With streaming services, a lot of people are taking this attitude with TV shows. Even if they can watch it on TV, they’ll skip the actual series while saying they’re planning to watch it when they can binge it streaming. Sometimes it’s based on convenience because of keeping odd hours, but sometimes it’s based on having grown to prefer binging a series. This can be especially true with shows running a storyline through an entire season. If the storyline requires some slower episodes to build the plot, a lot of people have discovered the “dragging” parts of a season don’t feel like they’re dragging while binging in the same way they did when they had to wait seven days between episodes. This could lead to problems.

Now, I’m not going to completely do the Chicken Little thing here and claim the sky is absolutely falling, but it might drop a bit for a while. As more people leave cable and dish for streaming or give up shows when they air with the intention of binging them later, shows are going to see their ratings decline. Now, the reality may be more people eventually watching the show then they did in the days before streaming, but- just as it took forever for the old guard to catch up to the idea of streaming itself –the old guard isn’t going to completely figure out the new dynamics of the new business model for a while.

Some things may take hit. I’m not saying this show will, but it seems an example of streaming popularity impacting ratings. I freely admit this is anecdotal evidence, but I’m not in full research mode here. This is more discussion starter.

There’s a great spy spoof on TV called Archer. It had its highest ratings back in 2013 while the ratings for 2014 and 2015 saw declines. The weird thing about that for me is the show seems to have become more well-known and even more popular in the last year than it was in 2013. I know more people who have seen the show and love it now than I did a few years ago. I saw more Archer cosplays popping up at conventions ranging from smaller local shows to Dragon Con in 2015 than I saw in the previous three years combined.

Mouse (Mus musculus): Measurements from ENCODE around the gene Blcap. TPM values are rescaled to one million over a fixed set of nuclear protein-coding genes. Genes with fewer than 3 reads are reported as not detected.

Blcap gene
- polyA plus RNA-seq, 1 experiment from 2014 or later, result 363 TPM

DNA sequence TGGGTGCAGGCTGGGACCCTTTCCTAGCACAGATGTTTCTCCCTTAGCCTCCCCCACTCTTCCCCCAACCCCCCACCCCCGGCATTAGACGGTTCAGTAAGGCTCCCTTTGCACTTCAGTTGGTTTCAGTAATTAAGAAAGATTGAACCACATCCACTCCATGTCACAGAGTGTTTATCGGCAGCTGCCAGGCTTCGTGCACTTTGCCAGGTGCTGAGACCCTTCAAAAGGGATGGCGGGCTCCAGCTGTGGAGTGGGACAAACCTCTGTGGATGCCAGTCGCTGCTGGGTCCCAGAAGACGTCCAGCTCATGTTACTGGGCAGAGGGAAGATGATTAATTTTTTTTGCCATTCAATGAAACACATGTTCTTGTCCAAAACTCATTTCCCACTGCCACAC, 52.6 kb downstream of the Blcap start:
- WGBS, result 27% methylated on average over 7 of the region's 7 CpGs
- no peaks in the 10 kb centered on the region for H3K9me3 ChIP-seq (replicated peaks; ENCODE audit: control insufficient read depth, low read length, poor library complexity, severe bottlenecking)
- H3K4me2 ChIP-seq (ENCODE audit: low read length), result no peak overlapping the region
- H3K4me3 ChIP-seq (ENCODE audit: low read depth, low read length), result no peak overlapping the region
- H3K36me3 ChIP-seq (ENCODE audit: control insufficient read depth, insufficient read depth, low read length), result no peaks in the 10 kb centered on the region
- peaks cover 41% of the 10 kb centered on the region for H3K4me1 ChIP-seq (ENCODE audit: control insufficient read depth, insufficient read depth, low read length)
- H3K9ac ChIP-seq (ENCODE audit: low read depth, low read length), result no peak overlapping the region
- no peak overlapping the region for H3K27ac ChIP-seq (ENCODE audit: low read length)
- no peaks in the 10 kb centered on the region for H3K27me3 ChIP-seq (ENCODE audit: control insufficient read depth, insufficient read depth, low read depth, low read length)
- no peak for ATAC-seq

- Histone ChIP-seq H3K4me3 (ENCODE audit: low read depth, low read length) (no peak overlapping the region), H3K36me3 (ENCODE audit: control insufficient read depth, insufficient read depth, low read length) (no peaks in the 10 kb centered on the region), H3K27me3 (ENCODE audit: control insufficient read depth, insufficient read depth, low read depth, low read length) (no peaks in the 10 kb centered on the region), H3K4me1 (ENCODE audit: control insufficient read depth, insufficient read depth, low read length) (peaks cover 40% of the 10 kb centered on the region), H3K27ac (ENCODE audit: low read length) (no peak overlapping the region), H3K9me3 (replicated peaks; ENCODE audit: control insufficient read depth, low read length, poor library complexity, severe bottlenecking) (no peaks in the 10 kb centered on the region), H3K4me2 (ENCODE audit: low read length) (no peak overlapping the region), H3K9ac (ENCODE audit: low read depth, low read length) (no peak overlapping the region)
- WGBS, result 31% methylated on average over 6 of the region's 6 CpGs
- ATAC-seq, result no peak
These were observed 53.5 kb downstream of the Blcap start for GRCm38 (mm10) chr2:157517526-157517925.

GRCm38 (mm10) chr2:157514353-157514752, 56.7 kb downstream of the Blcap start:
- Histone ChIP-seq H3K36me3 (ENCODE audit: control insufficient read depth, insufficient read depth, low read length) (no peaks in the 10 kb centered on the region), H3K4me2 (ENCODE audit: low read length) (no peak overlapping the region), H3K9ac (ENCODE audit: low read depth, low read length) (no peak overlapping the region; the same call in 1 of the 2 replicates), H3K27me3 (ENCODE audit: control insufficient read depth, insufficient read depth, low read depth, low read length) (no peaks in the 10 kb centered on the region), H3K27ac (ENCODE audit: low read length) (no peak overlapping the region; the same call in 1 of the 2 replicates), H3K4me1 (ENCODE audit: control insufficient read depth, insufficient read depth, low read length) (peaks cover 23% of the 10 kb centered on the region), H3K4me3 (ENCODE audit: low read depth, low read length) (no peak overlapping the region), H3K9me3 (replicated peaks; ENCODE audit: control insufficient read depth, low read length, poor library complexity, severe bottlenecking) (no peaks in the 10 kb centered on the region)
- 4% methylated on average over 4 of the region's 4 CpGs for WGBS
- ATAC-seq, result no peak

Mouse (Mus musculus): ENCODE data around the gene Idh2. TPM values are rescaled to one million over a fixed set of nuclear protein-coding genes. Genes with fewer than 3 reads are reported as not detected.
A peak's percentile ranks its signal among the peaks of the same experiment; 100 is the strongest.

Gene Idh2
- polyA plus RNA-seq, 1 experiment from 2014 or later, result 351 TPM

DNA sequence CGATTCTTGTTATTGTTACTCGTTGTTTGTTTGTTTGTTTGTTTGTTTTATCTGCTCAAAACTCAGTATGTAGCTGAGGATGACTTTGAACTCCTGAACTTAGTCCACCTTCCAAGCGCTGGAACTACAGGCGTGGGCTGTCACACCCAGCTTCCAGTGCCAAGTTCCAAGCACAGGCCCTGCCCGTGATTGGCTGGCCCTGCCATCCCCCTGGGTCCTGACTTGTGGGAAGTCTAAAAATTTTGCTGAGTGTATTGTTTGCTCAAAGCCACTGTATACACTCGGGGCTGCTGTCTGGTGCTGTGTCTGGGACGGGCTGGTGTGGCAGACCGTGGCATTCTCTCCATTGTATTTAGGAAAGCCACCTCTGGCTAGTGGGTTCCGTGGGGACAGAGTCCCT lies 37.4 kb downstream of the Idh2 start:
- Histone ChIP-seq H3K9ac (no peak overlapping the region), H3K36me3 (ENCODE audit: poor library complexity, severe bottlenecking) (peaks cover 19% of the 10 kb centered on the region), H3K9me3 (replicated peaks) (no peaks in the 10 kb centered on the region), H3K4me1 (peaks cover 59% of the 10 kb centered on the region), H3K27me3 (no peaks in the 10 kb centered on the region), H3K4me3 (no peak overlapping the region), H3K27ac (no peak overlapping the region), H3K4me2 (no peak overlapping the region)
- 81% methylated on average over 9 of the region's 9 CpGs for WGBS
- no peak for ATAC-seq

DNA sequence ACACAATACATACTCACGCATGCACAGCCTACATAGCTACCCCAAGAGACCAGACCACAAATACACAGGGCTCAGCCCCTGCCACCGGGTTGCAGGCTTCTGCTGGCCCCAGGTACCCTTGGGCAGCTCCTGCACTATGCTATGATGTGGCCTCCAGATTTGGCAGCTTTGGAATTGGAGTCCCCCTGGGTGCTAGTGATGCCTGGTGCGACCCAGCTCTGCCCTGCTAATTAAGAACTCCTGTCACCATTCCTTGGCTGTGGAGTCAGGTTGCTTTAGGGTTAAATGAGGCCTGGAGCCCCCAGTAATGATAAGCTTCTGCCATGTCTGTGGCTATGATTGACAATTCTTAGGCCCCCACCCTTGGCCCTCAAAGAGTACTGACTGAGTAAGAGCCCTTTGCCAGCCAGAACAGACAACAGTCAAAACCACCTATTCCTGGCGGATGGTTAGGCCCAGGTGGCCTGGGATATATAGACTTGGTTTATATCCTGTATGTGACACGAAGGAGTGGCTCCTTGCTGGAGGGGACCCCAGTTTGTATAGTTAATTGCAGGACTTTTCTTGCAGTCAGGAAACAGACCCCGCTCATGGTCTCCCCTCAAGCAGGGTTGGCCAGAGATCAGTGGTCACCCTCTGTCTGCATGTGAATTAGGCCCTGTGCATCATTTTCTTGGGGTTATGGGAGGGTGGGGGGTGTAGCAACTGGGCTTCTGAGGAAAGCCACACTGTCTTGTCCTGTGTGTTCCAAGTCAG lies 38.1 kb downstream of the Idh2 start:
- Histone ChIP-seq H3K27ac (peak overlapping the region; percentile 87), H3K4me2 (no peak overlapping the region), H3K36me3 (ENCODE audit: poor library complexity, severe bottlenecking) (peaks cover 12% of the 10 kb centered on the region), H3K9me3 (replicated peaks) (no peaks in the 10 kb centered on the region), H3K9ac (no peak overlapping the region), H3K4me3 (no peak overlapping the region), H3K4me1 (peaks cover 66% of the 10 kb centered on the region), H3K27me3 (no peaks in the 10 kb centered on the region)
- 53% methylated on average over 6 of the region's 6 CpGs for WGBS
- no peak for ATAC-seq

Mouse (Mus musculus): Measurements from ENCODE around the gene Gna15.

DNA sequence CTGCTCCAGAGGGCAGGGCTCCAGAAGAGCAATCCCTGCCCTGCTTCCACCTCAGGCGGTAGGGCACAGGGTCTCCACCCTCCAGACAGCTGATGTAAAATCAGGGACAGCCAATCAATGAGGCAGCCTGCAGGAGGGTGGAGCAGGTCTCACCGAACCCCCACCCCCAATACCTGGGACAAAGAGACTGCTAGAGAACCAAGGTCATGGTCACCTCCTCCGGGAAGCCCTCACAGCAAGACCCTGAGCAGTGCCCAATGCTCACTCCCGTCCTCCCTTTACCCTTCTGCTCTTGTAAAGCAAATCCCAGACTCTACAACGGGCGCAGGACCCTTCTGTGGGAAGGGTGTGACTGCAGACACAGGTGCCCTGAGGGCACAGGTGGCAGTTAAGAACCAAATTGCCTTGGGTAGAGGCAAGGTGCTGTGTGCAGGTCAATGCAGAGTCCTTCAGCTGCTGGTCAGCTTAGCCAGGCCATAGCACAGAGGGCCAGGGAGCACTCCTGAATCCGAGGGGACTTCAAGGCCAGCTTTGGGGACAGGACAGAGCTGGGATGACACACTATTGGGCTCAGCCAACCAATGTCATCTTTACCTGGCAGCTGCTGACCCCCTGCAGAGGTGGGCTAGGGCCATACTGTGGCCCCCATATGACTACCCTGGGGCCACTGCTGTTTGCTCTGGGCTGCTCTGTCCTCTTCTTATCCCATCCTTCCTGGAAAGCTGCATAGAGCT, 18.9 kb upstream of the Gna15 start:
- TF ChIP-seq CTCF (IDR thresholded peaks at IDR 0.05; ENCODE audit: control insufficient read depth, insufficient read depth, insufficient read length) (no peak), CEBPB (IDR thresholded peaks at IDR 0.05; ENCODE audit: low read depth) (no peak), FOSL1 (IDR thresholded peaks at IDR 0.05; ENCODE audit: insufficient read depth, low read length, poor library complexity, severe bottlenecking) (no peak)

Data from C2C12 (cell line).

When I’d talked to a lot of people this last year about Archer, they had only discovered it in the prior 12 to 18 months by binging it on Netflix. Many of them also, while loving the show, said they weren’t watching the show’s newest season on FX or FXX as waiting for the new season to hit streaming was seen as more convenient. It seems like a show that’s bigger now than it was in 2013, but it doesn’t reflect that apparent popularity in the ratings for the show on the channel it airs on. There are probably a number of examples like this- some apocryphal, some verifiable –all across the television landscape.

This might not be a huge problem when you have barely a handful of streaming services. But we’re now seeing the growth of an industry. We’re seeing everyone trying to get into the act these days. There’s a possibility the growing cord cutting and binging nature of streaming could impact the original sources for what people are waiting on to binge.

Yes, eventually technology will catch up with regards to accurately tracking all forms of viewing, but there’s a short term issue with some things until the tech actually does catch up. But even then, there’s still a problem with that.

In the sometimes slow to change or respond to the times system we have, ratings make for bigger advertising dollars and advertising dollars help to pay for the shows. There’s no ad money in most streaming services, so advertisers won’t care how many millions of people watch a show on Netflix or another service like it. The worse the cable companies make it, the more desirable cutting the cord becomes, the more it will hit some shows in the short run. That could impact the potential production of content.

But that’s not even the biggest headache on the horizon.